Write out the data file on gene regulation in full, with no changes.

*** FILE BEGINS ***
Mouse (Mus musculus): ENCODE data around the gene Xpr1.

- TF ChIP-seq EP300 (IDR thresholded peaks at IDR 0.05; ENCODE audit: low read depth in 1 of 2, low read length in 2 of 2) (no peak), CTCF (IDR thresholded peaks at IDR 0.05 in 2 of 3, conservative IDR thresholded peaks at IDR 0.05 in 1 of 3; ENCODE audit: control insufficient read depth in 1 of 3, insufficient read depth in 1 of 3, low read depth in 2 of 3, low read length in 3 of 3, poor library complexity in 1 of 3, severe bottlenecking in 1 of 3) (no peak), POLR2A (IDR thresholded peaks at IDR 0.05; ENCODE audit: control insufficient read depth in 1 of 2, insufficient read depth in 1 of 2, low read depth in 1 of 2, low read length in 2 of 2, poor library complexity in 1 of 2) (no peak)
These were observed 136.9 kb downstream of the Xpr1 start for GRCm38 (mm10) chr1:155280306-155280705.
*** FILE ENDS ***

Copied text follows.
Mouse (Mus musculus): ENCODE data around the gene Xpr1.

- TF ChIP-seq EP300 (IDR thresholded peaks at IDR 0.05; ENCODE audit: low read depth in 1 of 2, low read length in 2 of 2) (no peak), CTCF (IDR thresholded peaks at IDR 0.05 in 2 of 3, conservative IDR thresholded peaks at IDR 0.05 in 1 of 3; ENCODE audit: control insufficient read depth in 1 of 3, insufficient read depth in 1 of 3, low read depth in 2 of 3, low read length in 3 of 3, poor library complexity in 1 of 3, severe bottlenecking in 1 of 3) (no peak), POLR2A (IDR thresholded peaks at IDR 0.05; ENCODE audit: control insufficient read depth in 1 of 2, insufficient read depth in 1 of 2, low read depth in 1 of 2, low read length in 2 of 2, poor library complexity in 1 of 2) (no peak)
These were observed 136.9 kb downstream of the Xpr1 start for GRCm38 (mm10) chr1:155280306-155280705.